Palestine and the Arab counterrevolution

July 28, 2014

In an article published in Red Flag, Australian socialist Corey Oakley puts Israel's war on Gaza in the context of the counterrevolution against the Arab revolutions of 2011.

AS ALL the hideous machinery of industrial-scale death rains down on Gaza, ripping apart bodies, burying people under piles of rubble and even targeting ambulances as they rush to save the injured, it is difficult to do anything but rage at the crimes of the Israeli state.

But as the endless stream of horrific images from Gaza exposes the moral bankruptcy of Israel and its Western backers, it is important to understand that this crime against humanity is also the work of the vast counterrevolution that is sweeping the Arab world.

The Centers of Arab Reaction

The twin centers of this counterrevolution are the regimes in Cairo and Riyadh. Egyptian President Abdul-Fattah el-Sisi and Saudi King Abdullah are determined to destroy every remnant of the Arab revolution that erupted in 2011.

In Egypt, Sisi has cynically used the deep and widespread hostility to the Muslim Brotherhood to stamp the authority of the military establishment on the country.

Thousands have been imprisoned in Sisi's "war on terrorism," which has expanded beyond the Muslim Brotherhood to include anyone who dares to question government policy, let alone fight to revive the revolutionary movement. The reassertion of control by the old regime, with only a few figureheads removed, has been aided by billions of dollars in Saudi money.

Protesters gathered in Tahrir Square carry Palestinian flags in a show of solidarity
Protesters gathered in Tahrir Square in May 2011 carry Palestinian flags in a show of solidarity

Now, as Israel's war on Gaza escalates, the attention of Sisi has turned to Hamas, which he considers nothing but an extension of the Egyptian Muslim Brotherhood.

The pre-revolutionary Egyptian regime was, since the signing of the Camp David Accords in 1978, a close ally of Israel--something that was always a source of anger in Egypt. But Sisi's Palestinian policy today is Mubarak on steroids. Sisi is aligned with the extreme right wing in Israel, which is calling for an all-out war in Gaza--up to and including a full-scale Israeli reoccupation of the Strip.

The cynical Egyptian "ceasefire" proposal, which was announced without even back-channel communication with Hamas, was a demand for absolute surrender, and went beyond even the most cravenly pro-Israel Egyptian proposals in wars past. Instead of being a ceasefire proposal, the Egyptian "plan" amounted to a well-orchestrated move to give Israel political cover for its ground invasion of Gaza, which proceeded on schedule as soon as Hamas inevitably rejected it.

Sisi is backed to the hilt by the pliant Egyptian media. Azza Sami, a writer for government daily Al-Ahram, said on Twitter: "Thank you Netanyahu, and God give us more men like you to destroy Hamas!" Tawfik Okasha, presenter on the Al-Faraeen TV channel, said: "Gazans are not men. If they were men they would revolt against Hamas."

Sisi's most important ally in restoring military rule and crushing the Muslim Brotherhood is the Saudi monarchy. Two hours after Sisi took power last year, he received a congratulatory message from the Saudi King in which Abdullah noted: "It is time to uproot this kind of strange chaos, otherwise any state or nation who is unable to rein in outlaws would eventually lose its dignity and honor."

In a clear warning to other states, he said, "I call on all brothers and friends to refrain from interfering in the internal affairs of Egypt in any form as tampering the affairs of this country is as a violation of Islam and Arabism and at the same time considered an infringement of the Kingdom of Saudi Arabia."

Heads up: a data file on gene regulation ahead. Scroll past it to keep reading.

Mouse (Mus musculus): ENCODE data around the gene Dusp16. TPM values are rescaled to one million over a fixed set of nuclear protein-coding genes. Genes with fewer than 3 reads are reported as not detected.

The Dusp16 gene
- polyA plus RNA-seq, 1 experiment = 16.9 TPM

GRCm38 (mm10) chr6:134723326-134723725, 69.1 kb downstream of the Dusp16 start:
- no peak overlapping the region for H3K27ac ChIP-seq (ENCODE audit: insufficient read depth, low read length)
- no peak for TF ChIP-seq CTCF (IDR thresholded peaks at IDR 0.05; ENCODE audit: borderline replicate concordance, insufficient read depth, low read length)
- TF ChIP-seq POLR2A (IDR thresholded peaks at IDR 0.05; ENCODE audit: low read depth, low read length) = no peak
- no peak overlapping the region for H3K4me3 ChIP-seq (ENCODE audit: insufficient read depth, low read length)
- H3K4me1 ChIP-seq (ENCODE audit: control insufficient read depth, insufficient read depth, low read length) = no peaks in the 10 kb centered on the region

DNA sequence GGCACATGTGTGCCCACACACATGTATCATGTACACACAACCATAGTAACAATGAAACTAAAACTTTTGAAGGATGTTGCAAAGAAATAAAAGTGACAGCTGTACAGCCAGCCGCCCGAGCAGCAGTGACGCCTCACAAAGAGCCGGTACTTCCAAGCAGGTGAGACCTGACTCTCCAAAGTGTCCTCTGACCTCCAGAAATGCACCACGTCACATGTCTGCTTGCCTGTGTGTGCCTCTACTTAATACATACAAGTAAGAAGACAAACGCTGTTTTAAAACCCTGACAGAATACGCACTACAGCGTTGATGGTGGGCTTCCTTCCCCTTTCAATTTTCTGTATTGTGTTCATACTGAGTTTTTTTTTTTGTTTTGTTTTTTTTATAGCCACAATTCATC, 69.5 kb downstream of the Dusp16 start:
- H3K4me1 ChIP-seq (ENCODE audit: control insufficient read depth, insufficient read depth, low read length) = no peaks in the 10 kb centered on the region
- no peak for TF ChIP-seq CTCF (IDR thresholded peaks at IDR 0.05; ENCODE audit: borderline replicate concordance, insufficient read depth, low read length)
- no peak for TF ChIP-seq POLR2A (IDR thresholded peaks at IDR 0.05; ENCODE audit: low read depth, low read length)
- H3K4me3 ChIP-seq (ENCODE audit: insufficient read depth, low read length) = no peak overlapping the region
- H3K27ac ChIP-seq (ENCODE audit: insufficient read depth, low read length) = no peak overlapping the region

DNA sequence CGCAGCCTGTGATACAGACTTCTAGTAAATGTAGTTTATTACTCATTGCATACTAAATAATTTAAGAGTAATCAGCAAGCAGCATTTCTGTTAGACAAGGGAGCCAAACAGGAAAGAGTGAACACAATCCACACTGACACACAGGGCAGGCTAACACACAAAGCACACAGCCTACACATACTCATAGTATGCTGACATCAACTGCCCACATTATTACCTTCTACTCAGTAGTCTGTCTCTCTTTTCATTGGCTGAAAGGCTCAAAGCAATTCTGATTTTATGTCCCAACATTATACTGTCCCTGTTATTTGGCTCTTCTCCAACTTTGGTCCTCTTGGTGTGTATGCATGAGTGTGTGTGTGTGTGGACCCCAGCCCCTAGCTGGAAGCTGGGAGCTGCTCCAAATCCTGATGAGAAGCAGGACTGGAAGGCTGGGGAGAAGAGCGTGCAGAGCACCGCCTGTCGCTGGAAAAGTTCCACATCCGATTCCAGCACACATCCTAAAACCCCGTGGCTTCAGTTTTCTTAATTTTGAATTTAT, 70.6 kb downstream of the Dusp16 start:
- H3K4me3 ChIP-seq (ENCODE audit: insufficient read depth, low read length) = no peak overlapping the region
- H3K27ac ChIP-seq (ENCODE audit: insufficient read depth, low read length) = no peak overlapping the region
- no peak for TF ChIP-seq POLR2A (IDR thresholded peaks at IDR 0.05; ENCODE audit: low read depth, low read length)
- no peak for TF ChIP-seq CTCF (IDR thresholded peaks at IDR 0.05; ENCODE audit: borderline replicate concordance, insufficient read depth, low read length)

Over the past 12 months, the Saudis have gone to extraordinary lengths to isolate the Brotherhood from potential sources of Arab aid. Qatar, the pro-U.S. but also Muslim Brotherhood-aligned Gulf state, has been put under incredible pressure to end its support for the Brotherhood. It has been threatened with punitive action not just from the Saudis, but other neighbors like the United Arab Emirates, which is so hostile to Hamas that it allegedly offered to help fund the Israeli assault on Gaza.

It is unclear how the jostling for position between various powers--including the U.S., Egypt, Qatar and Turkey--to broker a ceasefire will work out. While Qatar and Turkey are clearly inclined to propose an agreement more favorable to the Palestinians than that advanced by Egypt, there is incredible pressure to accept the fundamentals of the Egyptian position.

Either way, it is a remarkable situation in which Egypt, only three years after a revolution in which sympathy for the Palestinian cause played an important part, can have a more pro-Zionist position than both the U.S. and Qatar (which hosts the U.S. Central Command's Forward Headquarters in its territory).

The Saudi/Egyptian push to destroy the Muslim Brotherhood and Hamas is about much more than just hostility to these particular organizations. Sisi's support for an all-out Israeli war on Hamas reflects his hostility to any and all Palestinian resistance.

For the Egyptian military, containing the Palestinians was always a key aspect of its strategy for preventing the transformation of the Egyptian uprising into a genuinely pan-Arab struggle that could tear down the corrupt monarchs and dictatorships and bring democracy and social justice to the region.

While Sisi's grip on power in Egypt is superficially strong, the widespread Palestinian protests across the West Bank and inside Israel, if they did transform into a new Intifada, could have an enormously destabilizing impact in Egypt and across the region.

Creating the Islamist Enemy

The most effective strategy employed by the Arab counterrevolution so far has been its effort to reframe the struggle between dictatorships and mass popular struggle into a battle between authoritarian regimes (secular or not) and Islamist extremism.